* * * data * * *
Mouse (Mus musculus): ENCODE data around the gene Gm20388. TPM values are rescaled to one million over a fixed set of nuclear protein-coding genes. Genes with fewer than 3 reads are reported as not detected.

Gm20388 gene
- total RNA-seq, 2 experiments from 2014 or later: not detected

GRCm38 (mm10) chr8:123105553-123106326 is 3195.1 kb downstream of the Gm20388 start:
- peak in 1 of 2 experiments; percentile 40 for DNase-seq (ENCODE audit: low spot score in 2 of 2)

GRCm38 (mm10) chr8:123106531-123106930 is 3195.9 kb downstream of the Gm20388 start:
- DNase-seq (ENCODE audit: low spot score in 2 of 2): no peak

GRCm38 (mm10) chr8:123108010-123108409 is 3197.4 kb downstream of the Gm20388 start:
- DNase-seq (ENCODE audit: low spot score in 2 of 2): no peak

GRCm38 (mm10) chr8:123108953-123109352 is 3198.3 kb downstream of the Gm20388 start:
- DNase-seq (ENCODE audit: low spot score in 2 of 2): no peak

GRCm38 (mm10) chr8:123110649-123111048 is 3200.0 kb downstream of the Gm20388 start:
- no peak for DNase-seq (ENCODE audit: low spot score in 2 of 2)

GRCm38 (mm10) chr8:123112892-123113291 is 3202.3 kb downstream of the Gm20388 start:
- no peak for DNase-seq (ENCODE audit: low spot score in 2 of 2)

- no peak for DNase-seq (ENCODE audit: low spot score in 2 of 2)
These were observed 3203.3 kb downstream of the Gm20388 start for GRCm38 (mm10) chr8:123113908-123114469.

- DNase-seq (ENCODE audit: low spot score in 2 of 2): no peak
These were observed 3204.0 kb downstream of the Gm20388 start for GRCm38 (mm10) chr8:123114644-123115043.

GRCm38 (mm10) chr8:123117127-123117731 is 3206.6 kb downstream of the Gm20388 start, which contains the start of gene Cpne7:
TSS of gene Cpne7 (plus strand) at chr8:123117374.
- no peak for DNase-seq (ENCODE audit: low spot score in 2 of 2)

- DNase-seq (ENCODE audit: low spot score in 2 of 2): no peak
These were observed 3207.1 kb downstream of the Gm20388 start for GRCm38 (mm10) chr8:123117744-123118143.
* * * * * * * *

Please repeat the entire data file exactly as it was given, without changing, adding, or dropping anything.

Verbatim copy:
Mouse (Mus musculus): ENCODE data around the gene Gm20388. TPM values are rescaled to one million over a fixed set of nuclear protein-coding genes. Genes with fewer than 3 reads are reported as not detected.

Gm20388 gene
- total RNA-seq, 2 experiments from 2014 or later: not detected

GRCm38 (mm10) chr8:123105553-123106326 is 3195.1 kb downstream of the Gm20388 start:
- peak in 1 of 2 experiments; percentile 40 for DNase-seq (ENCODE audit: low spot score in 2 of 2)

GRCm38 (mm10) chr8:123106531-123106930 is 3195.9 kb downstream of the Gm20388 start:
- DNase-seq (ENCODE audit: low spot score in 2 of 2): no peak

GRCm38 (mm10) chr8:123108010-123108409 is 3197.4 kb downstream of the Gm20388 start:
- DNase-seq (ENCODE audit: low spot score in 2 of 2): no peak

GRCm38 (mm10) chr8:123108953-123109352 is 3198.3 kb downstream of the Gm20388 start:
- DNase-seq (ENCODE audit: low spot score in 2 of 2): no peak

GRCm38 (mm10) chr8:123110649-123111048 is 3200.0 kb downstream of the Gm20388 start:
- no peak for DNase-seq (ENCODE audit: low spot score in 2 of 2)

GRCm38 (mm10) chr8:123112892-123113291 is 3202.3 kb downstream of the Gm20388 start:
- no peak for DNase-seq (ENCODE audit: low spot score in 2 of 2)

- no peak for DNase-seq (ENCODE audit: low spot score in 2 of 2)
These were observed 3203.3 kb downstream of the Gm20388 start for GRCm38 (mm10) chr8:123113908-123114469.

- DNase-seq (ENCODE audit: low spot score in 2 of 2): no peak
These were observed 3204.0 kb downstream of the Gm20388 start for GRCm38 (mm10) chr8:123114644-123115043.

GRCm38 (mm10) chr8:123117127-123117731 is 3206.6 kb downstream of the Gm20388 start, which contains the start of gene Cpne7:
TSS of gene Cpne7 (plus strand) at chr8:123117374.
- no peak for DNase-seq (ENCODE audit: low spot score in 2 of 2)

- DNase-seq (ENCODE audit: low spot score in 2 of 2): no peak
These were observed 3207.1 kb downstream of the Gm20388 start for GRCm38 (mm10) chr8:123117744-123118143.